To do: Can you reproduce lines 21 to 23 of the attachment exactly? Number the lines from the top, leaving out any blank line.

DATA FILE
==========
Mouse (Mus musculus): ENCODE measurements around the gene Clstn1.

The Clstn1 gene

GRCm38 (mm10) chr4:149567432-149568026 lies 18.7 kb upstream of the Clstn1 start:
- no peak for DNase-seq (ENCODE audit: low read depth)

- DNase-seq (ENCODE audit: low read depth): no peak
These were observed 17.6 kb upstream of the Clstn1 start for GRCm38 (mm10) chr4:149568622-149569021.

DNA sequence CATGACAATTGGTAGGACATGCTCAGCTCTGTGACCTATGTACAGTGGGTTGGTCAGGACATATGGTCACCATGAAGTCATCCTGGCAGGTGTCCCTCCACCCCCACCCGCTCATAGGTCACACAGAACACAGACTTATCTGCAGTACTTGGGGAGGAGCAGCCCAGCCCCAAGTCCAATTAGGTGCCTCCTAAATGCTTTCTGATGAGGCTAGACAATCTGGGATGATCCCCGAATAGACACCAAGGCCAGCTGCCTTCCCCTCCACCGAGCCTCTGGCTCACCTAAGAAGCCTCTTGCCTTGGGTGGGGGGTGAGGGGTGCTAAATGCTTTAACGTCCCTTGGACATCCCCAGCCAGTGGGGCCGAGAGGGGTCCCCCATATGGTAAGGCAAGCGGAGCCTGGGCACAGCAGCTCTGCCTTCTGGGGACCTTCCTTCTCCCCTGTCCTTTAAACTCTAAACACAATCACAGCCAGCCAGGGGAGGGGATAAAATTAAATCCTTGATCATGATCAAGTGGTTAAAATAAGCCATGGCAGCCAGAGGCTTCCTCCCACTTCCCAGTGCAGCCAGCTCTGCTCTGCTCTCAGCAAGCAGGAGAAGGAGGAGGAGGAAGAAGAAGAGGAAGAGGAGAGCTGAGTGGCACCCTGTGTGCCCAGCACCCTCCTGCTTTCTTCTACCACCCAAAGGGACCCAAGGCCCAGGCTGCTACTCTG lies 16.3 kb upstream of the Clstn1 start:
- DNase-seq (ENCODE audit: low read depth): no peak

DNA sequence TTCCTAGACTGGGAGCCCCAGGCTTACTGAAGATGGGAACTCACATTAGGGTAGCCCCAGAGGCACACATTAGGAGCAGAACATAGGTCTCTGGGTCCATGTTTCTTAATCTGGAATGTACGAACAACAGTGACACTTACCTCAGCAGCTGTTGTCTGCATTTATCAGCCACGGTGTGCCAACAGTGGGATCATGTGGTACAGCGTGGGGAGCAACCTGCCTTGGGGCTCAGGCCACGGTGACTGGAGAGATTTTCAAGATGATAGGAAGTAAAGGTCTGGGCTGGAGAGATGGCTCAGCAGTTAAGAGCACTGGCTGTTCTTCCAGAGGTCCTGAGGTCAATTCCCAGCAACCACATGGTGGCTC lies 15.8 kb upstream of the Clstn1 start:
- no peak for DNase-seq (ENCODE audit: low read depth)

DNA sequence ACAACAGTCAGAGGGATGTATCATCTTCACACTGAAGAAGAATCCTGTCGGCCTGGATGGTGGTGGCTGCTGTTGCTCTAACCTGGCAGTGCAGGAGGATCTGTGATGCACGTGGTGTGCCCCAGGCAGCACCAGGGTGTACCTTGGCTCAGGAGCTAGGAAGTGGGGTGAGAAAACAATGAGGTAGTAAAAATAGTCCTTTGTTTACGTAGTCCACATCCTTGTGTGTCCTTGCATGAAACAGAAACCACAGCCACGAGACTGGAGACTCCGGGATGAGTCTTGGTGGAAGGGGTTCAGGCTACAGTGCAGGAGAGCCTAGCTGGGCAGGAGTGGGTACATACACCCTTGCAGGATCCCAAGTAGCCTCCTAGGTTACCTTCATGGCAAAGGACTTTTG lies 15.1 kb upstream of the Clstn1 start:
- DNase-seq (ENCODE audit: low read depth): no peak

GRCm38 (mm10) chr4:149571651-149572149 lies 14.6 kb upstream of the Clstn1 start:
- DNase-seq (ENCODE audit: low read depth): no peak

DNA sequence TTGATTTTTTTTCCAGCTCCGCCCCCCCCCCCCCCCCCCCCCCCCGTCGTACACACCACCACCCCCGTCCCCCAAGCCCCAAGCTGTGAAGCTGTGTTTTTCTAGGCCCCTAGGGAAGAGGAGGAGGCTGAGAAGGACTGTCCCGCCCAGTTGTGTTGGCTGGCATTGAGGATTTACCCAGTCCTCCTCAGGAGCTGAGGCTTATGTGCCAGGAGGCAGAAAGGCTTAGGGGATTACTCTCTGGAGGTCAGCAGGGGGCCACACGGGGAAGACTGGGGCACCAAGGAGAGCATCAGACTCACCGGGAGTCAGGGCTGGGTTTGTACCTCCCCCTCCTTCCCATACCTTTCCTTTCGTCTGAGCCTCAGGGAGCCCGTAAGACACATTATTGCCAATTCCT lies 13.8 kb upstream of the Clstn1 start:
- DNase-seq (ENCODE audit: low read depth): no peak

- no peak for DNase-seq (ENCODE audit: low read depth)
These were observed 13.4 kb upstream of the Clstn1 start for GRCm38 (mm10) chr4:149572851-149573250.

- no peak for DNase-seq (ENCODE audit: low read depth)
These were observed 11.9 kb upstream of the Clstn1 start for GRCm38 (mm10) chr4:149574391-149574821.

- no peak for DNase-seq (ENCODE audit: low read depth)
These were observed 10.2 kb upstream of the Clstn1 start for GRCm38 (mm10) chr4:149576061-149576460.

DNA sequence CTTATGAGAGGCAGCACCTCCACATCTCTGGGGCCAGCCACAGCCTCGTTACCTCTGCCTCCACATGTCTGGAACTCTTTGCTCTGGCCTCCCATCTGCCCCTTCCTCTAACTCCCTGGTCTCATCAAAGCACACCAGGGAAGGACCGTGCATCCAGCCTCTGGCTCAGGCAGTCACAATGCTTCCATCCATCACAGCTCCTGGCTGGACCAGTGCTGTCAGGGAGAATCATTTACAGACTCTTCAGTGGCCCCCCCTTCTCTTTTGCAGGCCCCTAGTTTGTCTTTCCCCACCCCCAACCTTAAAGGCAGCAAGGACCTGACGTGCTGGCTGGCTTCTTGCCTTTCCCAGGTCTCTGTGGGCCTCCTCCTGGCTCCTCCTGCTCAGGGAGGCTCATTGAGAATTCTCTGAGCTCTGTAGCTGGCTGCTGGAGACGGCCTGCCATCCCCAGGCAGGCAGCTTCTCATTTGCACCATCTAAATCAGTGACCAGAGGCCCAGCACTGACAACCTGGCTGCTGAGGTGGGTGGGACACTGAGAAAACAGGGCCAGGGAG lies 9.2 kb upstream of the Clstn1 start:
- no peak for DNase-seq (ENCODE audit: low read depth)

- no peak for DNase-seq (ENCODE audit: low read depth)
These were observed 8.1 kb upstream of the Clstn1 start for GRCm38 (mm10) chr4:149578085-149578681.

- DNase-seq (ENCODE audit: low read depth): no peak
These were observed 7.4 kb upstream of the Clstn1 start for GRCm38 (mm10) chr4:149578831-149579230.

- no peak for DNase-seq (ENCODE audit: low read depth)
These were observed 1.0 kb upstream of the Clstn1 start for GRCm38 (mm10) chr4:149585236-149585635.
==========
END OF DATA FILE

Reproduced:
- no peak for DNase-seq (ENCODE audit: low read depth)
These were observed 10.2 kb upstream of the Clstn1 start for GRCm38 (mm10) chr4:149576061-149576460.

DNA sequence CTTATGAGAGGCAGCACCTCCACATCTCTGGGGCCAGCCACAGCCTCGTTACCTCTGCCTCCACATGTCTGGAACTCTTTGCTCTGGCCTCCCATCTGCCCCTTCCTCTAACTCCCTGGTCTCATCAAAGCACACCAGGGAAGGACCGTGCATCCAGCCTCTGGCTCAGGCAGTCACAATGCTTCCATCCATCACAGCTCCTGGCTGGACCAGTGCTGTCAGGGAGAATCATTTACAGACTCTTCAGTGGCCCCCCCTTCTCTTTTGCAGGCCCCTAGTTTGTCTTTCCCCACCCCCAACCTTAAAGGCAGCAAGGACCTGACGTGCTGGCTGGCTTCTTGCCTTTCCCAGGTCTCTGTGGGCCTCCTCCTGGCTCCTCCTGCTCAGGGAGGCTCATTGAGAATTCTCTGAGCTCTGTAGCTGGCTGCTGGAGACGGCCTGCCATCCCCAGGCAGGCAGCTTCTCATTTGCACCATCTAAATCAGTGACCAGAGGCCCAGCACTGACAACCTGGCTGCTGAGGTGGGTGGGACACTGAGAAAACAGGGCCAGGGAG lies 9.2 kb upstream of the Clstn1 start: